It opens with a beautiful highway drive as the Ave Maria plays in the background and the life of a young beautiful woman comes to a sudden and unexpected end. Perhaps thousands of miles away John Quincy Archibald and his wife are awaked by from sleep by the sound of the Repo Man hauling away his wife's car. His nine-year-old, Michael, reveals at breakfast that he is aware of what has transpired and has his own response to the Repo Man straight from the world of professional wrestling or body building where 270 pound men have 2% body fat.
During a Little League game later in the week, Michael collapses from heart disease and is rushed to the emergency room to find that John's health-care-plan will not cover the cost of the heart transplant needed to save Michael's life. Although John has selected a full-coverage health plan that would have covered the $250,000 cost, and has been having the required employee premium deducted from his paycheck, his company has changed from a PPO for an HMO under which non-managers and part-time workers qualify for only second-tier coverage with a $20,000 ceiling payout. The hospital encourages the Archibald's to take their son home and make him as happy and comfortable as possible as they await his death.
Rather than settle for certain death, the Archibalds determine that their son will have replacement heart surgery and they begin the process of insurance appeals and fund raising to make it possible. They are making remarkable progress raising the $75,000 down payment toward the cost of the surgery when the hospital asks that Michael be taken home to free bed-space for a paying customer. With the pressure mounting, even John's wife considers John Archibald a failure. And with no other option, John brings a gun into the hospital and takes the chief of cardiology, the staff of the emergency room, and emergency room patients hostage in the hospital emergency room to force the hospital to perform the life saving operation on his son.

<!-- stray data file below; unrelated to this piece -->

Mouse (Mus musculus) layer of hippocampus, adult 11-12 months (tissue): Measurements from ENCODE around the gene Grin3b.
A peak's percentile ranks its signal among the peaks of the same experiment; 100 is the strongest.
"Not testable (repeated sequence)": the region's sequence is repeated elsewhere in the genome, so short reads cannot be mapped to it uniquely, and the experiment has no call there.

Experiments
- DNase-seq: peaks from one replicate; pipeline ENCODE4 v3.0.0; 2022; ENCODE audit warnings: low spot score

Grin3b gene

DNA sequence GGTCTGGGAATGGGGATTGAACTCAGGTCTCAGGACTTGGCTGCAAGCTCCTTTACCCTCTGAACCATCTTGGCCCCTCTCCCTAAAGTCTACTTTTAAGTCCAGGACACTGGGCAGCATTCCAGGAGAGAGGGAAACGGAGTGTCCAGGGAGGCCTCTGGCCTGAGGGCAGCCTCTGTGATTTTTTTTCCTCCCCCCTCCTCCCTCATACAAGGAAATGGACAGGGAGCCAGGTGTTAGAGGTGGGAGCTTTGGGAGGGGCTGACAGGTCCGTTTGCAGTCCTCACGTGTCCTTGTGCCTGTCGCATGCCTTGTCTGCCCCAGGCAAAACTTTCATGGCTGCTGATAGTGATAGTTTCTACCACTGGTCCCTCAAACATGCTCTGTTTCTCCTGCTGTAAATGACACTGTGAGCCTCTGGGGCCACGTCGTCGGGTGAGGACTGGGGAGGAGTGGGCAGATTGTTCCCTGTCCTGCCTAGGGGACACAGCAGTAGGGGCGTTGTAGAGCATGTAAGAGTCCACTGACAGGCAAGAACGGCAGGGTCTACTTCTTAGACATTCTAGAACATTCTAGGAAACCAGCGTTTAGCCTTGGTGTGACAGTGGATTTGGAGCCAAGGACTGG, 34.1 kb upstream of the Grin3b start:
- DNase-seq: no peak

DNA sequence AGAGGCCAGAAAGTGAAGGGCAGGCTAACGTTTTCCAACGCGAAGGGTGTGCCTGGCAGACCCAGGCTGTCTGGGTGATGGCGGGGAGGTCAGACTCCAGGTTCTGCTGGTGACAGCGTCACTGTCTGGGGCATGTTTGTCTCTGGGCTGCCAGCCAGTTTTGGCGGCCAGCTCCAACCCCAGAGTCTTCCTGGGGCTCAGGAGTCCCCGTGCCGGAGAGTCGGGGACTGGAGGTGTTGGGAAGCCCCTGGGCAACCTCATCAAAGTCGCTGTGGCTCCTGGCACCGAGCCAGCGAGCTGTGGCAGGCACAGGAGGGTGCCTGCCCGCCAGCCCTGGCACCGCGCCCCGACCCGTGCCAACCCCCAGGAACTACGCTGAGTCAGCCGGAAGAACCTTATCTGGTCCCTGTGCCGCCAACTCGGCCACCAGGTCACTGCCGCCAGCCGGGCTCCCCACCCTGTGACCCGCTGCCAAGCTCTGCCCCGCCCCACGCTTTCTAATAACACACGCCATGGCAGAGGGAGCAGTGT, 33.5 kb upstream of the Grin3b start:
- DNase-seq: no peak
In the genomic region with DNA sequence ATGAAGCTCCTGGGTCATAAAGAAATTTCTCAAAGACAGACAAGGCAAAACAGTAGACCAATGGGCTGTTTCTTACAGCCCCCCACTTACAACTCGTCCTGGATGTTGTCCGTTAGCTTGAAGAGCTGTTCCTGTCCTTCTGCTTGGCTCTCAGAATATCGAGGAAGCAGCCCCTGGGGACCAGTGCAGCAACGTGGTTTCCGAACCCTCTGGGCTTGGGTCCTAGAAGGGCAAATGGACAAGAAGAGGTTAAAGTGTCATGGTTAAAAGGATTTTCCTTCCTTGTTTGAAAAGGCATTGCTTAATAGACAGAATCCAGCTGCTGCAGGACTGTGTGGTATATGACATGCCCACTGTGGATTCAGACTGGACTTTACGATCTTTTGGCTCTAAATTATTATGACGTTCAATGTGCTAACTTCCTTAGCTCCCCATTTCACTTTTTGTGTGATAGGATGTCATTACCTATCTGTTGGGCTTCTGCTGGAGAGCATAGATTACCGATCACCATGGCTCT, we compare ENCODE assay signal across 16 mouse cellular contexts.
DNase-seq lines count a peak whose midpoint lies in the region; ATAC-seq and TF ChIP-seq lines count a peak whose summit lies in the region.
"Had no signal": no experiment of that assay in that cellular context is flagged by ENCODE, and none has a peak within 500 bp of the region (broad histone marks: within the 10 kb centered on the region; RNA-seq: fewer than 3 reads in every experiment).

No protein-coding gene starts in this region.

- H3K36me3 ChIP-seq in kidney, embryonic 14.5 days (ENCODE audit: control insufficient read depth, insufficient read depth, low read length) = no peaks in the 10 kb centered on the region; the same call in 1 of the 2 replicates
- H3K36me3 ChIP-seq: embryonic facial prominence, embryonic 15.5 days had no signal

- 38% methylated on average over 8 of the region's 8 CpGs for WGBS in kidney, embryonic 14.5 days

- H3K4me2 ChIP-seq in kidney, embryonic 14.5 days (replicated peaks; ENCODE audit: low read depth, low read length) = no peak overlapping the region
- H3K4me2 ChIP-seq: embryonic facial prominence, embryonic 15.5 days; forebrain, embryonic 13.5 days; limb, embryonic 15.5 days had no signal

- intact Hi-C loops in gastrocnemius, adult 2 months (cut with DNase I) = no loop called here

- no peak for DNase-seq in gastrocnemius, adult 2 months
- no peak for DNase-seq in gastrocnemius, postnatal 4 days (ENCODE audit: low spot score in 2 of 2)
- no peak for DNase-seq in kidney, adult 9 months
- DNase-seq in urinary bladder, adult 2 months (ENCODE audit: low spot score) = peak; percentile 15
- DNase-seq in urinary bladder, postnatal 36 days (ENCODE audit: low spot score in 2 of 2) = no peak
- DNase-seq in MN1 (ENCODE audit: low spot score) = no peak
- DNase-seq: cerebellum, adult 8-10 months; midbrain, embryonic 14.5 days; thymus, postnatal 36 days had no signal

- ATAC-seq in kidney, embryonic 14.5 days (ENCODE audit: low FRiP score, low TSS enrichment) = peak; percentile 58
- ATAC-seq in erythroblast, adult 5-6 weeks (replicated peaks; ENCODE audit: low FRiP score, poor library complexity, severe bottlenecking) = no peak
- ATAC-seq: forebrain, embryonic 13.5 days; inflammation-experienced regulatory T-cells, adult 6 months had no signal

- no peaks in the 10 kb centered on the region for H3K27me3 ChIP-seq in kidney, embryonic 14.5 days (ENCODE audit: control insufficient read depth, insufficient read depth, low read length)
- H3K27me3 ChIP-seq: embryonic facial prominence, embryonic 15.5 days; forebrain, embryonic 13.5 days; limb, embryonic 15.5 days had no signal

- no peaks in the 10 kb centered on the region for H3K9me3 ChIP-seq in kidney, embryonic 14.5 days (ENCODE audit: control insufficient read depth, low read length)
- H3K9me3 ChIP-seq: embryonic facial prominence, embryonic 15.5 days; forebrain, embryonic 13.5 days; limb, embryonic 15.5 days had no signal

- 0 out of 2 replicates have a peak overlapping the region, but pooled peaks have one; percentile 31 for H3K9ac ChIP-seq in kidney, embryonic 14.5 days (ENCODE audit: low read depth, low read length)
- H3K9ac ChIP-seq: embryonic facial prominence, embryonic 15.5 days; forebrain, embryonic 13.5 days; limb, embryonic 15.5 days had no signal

And this is where the movie trailers lead us --to a desperate man and with a gun, and an attitude, and playing to the crowd gathering in his support. But this is not John Quincy. John Quincy does have a gun; and he does take hostages; and a large sympathetic crowd does gather outside in his support. But what the trailers and movie reviewers don't tell you (can't tell you without spoiling the movie) is that John Quincy has a plan of faith. He is awaiting an act of God--a miracle. If there is no action by God, John Quincy will kill himself to allow the surgeon to place his heart in his son's chest. Of course there are strong refusals by the surgeon, but John Quincy argues, ". . .what are you going to do, just let a perfectly good heart go to waste?" The surgeon eventually agrees, and just as John Quincy has gotten comfortable on an emergency room stretcher and begun to load his gun with the single bullet brought into the hospital for this purpose, the heart of a matching donor arrives.
This is the miracle.
On our way to the miracle we meet an ensemble of characters with their own stories like Mitch from the Slap-A-Whoa Tribe and his abused girl friend, a young mother with a baby and no where else to go, a young hustler who plays a rather enduring role, first-time parents who want only the best for their child, a young medical student, gun-shot victim, and a dedicated young doctor who had no idea her advisement to the Archibalds be tenacious and insist the hospital exhaust all options on behalf of their child would result in a game of chicken played over live TV.
John Q is a 2002 New Line Cinema release. It is 118 minutes long and carries a PG-13 rating for language violence. Aside from Denzel Washington it includes performances by Robert Duvall, James Woods, Anne Heche, Ray Liotta, Kimberly Ellise, Shawn Hatosy and Daniel E. Smith. But my attention was drawn to this one because of Denzel Washington. Denzel seems to always do great roles that leave us with profound messages1. John Q is no exception. John Quincy is willing to sacrifice his own life to save those he loves. Sure, he would like to be around to see his son grow into manhood. But rather than see him die in his youth, John Quincy he is willing to die now, in his place. John Q is a great movie for family night discussions.